Powerpoint Slides for Edition 1

Report
Chapter 2
2
Shifts in Supply and Demand Influence Price
3
Economists Love Competitive Markets
Demand Coal
Qd = f (Pc-, Psb+, Pcm-, Y, T+/-, Pol+/-, #buy+)
Ceteris Paribus
hold constant everything but P & Q
P
D
Q
4
World Coal Use by Sector
World % Coal Use By Sector 2007
r, 2.4%
i, 20.4%
tr, 0.1%
fdsk,
0.1%
ag, 0.5%
c, 0.6%
el&ht,
75.9%
5
Economists Love Competitive Markets
Demand Coal
Qd = f (Pc, Psb, Pcm, Y, Tech, Policy,
+/- +/- +/+
Ceteris Paribus
hold constant everything but P & Q
P
D
#buy)
+
6
Supply
Suppliers
Qs = f(Pc, Pf, Psm, Pby,T, Pcy, #sel)
+
P
-
-
+
+ +/S
Q
+
7
Sum Up
Where are coal reserves
Conversions
E1 in unit 1, (u1) or E2 in unit 2 (u2)
conversion is units of 1 per unit of 2
(u1/u2)
E1  E 2
E2 
u1
u2
E1
 u1 


 u2 

E1u 2
u1
8
Sum Up
Qualitative
create D and S
hold all variables but P&Q constant
started to look behind supply
P
S
D
Q
9
Behind Supply
for firm to maximize profits
 = P*Q – TC = P*Q – FC – VC(Q)
competitive firms take price as given
f.o.c.
/Q = P - TC/Q = P - VC(Q)/ Q = 0
MC ↑
2.o.c
2/Q2 = - TC2/Q2 = - MC(Q)/ Q<0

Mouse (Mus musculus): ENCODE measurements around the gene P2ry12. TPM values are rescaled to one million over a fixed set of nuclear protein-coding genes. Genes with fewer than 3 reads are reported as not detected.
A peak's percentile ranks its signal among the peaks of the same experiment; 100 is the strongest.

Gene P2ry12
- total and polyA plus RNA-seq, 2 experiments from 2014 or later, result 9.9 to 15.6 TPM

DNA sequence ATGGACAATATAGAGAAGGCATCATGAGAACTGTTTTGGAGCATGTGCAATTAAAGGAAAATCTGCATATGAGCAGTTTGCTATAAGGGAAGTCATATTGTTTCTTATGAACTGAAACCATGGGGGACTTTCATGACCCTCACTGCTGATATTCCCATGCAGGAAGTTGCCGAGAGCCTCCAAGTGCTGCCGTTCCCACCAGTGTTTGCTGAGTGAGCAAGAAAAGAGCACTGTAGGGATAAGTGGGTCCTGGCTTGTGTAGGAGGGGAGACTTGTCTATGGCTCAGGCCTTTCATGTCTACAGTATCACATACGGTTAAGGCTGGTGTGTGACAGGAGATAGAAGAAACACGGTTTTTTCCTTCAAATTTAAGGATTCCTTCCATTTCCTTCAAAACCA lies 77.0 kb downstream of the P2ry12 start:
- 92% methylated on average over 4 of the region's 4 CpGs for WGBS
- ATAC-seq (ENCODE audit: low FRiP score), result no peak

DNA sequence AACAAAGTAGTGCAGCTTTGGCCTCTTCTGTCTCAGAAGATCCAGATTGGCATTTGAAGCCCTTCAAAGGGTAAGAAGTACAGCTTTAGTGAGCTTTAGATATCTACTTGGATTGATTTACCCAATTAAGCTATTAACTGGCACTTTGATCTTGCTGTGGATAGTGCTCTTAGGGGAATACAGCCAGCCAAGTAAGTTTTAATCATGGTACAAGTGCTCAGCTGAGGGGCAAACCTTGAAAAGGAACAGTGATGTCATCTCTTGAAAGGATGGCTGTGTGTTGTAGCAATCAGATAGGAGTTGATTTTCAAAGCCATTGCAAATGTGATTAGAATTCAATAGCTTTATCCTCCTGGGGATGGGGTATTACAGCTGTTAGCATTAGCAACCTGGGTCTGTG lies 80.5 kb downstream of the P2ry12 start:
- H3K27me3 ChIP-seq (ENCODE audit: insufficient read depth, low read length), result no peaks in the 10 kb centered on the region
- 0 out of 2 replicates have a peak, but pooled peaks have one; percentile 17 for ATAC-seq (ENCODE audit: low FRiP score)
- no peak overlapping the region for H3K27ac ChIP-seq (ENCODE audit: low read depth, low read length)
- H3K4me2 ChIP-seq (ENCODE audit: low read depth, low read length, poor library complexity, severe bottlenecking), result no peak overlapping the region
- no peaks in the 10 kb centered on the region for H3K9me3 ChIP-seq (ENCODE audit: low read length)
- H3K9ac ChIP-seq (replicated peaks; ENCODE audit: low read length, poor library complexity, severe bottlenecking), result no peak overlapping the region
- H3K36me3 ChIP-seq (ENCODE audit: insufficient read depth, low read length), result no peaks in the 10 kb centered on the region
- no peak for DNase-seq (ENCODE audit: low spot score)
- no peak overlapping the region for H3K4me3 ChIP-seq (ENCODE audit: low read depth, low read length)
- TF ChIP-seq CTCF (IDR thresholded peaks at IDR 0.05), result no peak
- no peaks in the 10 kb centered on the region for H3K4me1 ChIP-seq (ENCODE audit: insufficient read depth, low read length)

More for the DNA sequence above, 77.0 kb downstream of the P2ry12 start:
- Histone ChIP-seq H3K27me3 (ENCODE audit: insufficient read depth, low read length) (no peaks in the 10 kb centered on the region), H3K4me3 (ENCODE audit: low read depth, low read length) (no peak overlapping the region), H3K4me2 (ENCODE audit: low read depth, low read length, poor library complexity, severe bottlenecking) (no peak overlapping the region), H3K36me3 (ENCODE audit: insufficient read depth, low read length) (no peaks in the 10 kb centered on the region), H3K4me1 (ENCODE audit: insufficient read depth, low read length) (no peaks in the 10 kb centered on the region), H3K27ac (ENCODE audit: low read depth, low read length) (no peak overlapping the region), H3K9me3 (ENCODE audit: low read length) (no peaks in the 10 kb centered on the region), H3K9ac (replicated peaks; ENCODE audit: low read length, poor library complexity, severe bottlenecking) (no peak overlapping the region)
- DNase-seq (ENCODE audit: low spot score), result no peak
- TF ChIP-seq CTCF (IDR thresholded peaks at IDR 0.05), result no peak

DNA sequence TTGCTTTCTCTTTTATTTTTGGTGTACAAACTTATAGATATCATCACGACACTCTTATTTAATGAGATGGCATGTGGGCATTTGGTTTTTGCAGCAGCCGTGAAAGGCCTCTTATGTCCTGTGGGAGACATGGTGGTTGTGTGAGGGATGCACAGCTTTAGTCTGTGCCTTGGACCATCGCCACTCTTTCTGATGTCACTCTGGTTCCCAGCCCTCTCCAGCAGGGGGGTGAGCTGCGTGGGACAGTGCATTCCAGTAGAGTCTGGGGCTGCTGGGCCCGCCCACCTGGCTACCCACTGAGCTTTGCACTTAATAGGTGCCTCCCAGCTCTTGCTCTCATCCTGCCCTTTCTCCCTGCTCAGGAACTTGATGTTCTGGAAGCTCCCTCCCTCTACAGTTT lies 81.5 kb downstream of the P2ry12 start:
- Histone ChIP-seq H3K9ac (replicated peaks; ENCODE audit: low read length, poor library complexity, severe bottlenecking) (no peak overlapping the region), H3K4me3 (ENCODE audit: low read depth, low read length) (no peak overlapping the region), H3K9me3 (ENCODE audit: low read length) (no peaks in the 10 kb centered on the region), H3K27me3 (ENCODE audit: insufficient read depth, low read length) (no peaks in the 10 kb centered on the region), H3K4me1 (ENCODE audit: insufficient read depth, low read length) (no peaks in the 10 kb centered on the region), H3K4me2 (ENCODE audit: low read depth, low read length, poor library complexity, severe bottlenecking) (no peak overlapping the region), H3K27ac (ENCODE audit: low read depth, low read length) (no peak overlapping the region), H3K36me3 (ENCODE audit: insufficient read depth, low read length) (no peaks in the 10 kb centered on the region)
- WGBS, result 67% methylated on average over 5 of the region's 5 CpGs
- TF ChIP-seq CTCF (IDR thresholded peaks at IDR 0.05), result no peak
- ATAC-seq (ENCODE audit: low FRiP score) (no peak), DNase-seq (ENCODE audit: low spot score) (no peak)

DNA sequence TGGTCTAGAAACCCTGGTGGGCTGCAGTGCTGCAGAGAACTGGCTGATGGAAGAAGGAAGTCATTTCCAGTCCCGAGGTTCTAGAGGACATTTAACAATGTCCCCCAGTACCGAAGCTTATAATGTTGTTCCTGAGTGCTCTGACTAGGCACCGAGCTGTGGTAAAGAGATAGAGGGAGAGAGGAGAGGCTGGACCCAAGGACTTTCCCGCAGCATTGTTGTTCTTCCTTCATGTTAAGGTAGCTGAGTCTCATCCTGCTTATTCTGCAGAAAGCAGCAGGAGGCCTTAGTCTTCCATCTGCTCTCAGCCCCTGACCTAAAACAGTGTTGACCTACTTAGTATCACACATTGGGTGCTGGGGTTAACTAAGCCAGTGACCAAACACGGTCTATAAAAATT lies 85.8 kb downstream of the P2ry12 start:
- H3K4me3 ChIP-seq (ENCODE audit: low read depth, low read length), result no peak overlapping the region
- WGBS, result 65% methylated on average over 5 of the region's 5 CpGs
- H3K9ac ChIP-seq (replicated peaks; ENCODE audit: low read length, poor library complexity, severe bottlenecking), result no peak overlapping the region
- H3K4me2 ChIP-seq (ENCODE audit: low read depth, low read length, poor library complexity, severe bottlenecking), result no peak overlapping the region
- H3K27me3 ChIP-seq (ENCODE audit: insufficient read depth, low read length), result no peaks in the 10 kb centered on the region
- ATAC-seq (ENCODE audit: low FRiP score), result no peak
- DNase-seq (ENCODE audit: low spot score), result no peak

MC(Q)/ Q>0
operate where price equals marginal variable cost
short run supply equals marginal cost curve
10
Typical Competitive Firm Cost
Short Run Supply
P
S
P
P
MC1
MC2
AVC1
AVC2
Psr
D
Q1
Q
Si = MCi above AVC
Market is horizontal sum
Q2
Q
Q1 +Q2 Q
11
Where They Cross Determines P & Q
Supply = Demand
P
S
Pe
D
Qe
Q
Model
Building
Blocks
12
Out of Equilibrium
P
S
Price too high
PH
PL
Price too low
D
Qs
Qd
Q
13
Shift in D
Change in Qs – movement along S
P
S
Pe'
Pe
Pe"
D"(decrease)←
Qe" Qe Qe'
D
D' (increase)→
Q
14
Shift in S
Movements along the D curve
P
S"(decrease)←
S
Pe"
Pe
S' (increase)→
Pe'
D
Qe" Qe Qe'
Q
15
More than one Change
Coal Mine Productivity Per Miner Increases
S
P
→S'
Pe
Pe'
D
Q Q'
Q
PQ
16
1.Chinese Coal Mine Productivity 
2. Plus Cheaper Sequestration
P↓Q↑
P ↑ Q↑
S
S
P
Pe'
Pe
Pe
Pe'
D
Q
Q'
D
Q
Q Q'
→D'
Q
17
Supply and Demand
Building Blocks-Two markets
Coal
Natural Gas
if all market - general equilibrium
18
Two Markets
Qdo = a + bPo +cPg + dY
Qso = e + fPo + gPG + hCost
Cost Exogenous
Y Exogenous
Qdg = i + jPo + kPg + lY
Qsg = m + nPo + oPG + pCost
Qdo = Qso
Qdg = Qsg
6 endogenous variables, 6 equations
19
Supply and Demand Building Blocks
Dynamic -Two time periods
Time 1
Time 2
n time periods
20
Trade Models- Two Areas in World
P
S2
S1
S1
S1+S2
D1
Q1
D2
D1+D2
Q2
Qw
21
Market Power Seller
P
S
D
Q
22
Market Power Buyer